Being a writer or artist of any kind is a lot like having curly hair–it’s a struggle!
Anyone who has ever tangled with a mass of wild curls knows the overwhelm of taking on a battle that you’ll never win. Curls are inherently disobedient! They’ll rise to the heavens when you want them down-to-earth. They’ll run away from the neat little bun you try to pin them in, and if you decide to try more extreme alternatives, like transforming them all together–you know, making them something they’re not– you’re in for an extensive and intensive process involving heat and/ or chemicals, which is not only painful, but also temporary. The curls will inevitably re-emerge. Meanwhile, you’re that person in the witness protection program, checking over your shoulder for the menacing rain cloud, humidity or sweat bead that threatens to bring the curls back! And woe to you if you’re caught in a rainstorm without an umbrella! Then you’re Cinderella making a mad dash before midnight when the magic disappears and the real you is revealed!
See… the “real you” is complicated. Like the temperamental curls, you can’t be easily contained. Maybe you don’t fit into any particular box. Your style breaks the rules and falls outside of pre-set categories. But, being different is a good thing, right? Unless your difference isn’t appreciated. So, how then do you find your niche? Your voice? Your place? Are you gonna be the red-headed step child or the favored blonde? It’s not just a problem for writers, but all creatives trying to find their place in an industry that’s fickle; in a field that’s looking for the “next big thing,” but no one knows what that is!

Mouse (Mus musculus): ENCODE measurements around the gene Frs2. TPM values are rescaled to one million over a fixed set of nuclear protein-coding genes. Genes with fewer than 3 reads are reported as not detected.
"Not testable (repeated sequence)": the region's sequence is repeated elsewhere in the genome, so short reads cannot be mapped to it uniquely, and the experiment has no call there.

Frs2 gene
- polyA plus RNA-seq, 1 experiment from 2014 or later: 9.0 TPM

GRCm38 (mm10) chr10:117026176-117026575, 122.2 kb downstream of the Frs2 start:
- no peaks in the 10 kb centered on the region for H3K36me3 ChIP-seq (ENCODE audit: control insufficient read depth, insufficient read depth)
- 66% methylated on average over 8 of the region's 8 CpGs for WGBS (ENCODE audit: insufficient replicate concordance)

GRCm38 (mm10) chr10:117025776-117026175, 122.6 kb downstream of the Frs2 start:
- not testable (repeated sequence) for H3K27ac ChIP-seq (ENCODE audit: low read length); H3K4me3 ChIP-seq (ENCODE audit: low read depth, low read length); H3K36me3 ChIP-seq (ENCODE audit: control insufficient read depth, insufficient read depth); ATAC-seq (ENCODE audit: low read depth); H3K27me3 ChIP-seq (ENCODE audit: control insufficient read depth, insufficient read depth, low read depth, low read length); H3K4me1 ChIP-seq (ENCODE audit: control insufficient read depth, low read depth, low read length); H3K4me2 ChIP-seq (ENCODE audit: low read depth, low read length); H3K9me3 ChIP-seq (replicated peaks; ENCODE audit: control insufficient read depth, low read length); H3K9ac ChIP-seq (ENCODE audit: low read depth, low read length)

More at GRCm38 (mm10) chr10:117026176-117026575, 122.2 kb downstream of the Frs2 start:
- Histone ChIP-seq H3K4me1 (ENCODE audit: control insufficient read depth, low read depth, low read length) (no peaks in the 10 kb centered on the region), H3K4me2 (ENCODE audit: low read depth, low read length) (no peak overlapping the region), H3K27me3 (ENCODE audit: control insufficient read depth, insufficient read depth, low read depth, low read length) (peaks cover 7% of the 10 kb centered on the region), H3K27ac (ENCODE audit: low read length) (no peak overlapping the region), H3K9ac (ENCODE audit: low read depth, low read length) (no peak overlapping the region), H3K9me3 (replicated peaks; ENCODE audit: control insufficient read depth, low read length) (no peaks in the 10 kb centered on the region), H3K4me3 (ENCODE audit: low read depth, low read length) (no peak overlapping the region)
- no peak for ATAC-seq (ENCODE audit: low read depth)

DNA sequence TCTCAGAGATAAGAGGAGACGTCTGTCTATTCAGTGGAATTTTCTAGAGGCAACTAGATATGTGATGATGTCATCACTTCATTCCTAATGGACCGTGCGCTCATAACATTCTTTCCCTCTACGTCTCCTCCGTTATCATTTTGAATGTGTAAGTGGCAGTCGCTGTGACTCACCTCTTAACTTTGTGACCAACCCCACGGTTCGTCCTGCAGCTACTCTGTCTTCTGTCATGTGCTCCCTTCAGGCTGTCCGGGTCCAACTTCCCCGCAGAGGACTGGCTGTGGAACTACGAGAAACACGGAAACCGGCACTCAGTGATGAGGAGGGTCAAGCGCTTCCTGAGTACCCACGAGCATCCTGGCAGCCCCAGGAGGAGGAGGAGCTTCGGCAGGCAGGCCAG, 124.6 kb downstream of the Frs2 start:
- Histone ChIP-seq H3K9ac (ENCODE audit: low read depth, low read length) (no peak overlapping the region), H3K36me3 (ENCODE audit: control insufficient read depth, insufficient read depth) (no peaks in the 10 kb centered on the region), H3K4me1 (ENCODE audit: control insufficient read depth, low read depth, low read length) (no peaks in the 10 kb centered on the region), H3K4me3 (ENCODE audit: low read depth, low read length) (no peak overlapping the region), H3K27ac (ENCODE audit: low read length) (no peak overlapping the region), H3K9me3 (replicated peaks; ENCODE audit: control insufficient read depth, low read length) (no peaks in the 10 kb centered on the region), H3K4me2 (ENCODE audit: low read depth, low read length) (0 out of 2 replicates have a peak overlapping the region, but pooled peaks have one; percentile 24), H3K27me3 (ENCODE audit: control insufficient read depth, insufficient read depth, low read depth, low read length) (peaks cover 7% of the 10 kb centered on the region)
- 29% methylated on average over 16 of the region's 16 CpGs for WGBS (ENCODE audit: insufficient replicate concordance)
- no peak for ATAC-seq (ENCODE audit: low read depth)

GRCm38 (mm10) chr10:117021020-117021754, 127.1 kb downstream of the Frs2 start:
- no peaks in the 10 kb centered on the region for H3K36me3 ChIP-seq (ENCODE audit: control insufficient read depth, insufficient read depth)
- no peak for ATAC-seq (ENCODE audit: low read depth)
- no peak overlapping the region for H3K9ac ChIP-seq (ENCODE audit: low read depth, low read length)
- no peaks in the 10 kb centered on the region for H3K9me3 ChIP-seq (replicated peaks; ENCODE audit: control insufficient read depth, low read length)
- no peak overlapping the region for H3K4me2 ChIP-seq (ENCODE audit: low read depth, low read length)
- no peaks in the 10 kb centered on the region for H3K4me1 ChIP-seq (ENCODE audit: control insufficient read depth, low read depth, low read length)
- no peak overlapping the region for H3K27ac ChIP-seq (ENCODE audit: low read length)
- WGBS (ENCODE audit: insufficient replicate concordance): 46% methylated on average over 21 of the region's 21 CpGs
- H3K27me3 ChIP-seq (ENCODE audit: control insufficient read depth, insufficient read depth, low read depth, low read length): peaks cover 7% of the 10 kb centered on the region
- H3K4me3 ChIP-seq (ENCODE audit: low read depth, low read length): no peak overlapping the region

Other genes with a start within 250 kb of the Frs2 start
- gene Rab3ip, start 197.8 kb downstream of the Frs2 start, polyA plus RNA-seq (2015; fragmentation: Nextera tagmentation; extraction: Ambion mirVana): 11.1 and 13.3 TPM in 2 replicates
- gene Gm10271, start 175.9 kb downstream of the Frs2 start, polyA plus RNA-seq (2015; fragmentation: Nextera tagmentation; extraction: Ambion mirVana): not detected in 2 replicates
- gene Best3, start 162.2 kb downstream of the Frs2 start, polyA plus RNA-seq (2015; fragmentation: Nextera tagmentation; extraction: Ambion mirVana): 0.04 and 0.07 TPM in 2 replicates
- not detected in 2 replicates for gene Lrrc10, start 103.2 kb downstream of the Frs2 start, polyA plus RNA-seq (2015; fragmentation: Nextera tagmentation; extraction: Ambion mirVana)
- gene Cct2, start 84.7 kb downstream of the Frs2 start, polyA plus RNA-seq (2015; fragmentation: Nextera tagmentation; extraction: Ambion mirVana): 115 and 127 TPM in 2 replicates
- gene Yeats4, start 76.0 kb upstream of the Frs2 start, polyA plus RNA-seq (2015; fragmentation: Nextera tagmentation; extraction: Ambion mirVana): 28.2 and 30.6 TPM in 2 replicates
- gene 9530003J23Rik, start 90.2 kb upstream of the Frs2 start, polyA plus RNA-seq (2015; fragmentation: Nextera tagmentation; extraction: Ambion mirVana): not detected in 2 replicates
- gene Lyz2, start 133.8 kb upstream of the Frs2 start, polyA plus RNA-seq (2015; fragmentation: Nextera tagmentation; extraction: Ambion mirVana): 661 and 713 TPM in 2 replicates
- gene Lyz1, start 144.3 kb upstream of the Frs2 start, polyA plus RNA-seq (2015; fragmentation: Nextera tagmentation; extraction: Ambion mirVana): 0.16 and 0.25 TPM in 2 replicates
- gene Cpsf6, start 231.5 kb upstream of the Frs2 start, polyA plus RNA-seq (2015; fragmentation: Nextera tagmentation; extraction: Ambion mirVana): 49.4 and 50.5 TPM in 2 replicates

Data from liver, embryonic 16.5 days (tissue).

Perhaps we should take a lesson from our unruly curls!
- Curls resist change.
Although they can be lengthened and stretched, they defy total transformation. Naturally curly hair is difficult to keep straight without extreme measures that are damaging to the hair. Likewise, while it is necessary to be flexible and relevant, the essence of who you are should be non-negotiable. You do damage to your sense of self when you try to change to fit in or be acceptable to others. You can be acceptable without changing who you are.
2. Curls have their own beauty.
In her book Braving the Wilderness, Brene Brown describes her discovery that true belonging is achieved, not through the affirmation of those around us, but from the affirmation we give ourselves. You have to learn, first, she says, how to belong to yourself.
Looking inward rather than outward gives us insight into our purpose and a connection with our Creator that no attachment to an outside source can substitute. By what standard do we measure our value? By what others think or by how well we fulfill God’s purpose for us? It’s easy to get caught up in how many “likes” we have on social media rather than reflecting on the work, the purpose and the inherent value of what we do apart from the attention it gets. If something I write, or something you sing touches one life, was it worth it? Was it pretty enough to matter? I say yes!
3. Curls are free
Long tendrils coil tightly around our fingers and cling stubbornly to each other in a daily tug of war, but we can surrender the fight. The best thing to do with defiant curls is to set them free! Give them a good conditioning, maybe a headband if you must, then let them fly! If you’re not confined to a particular genre or category you can flourish. You are free to explore forms and styles that would otherwise be off limits. You can create new combinations of words and sounds, colors or kinds. Whatever your craft, the possibilities are endless when your free!
So, before manipulating our strands for purposes that aren’t meant to be, why not follow the zig-zag to its natural end and see what’s there? Let go of expectations and be open for exploration! Let’s give up the battle we’re never going to win and embrace the wild and beautiful differences that make us who we are!
Do you know a curly girl? Get more lessons from the curly world here!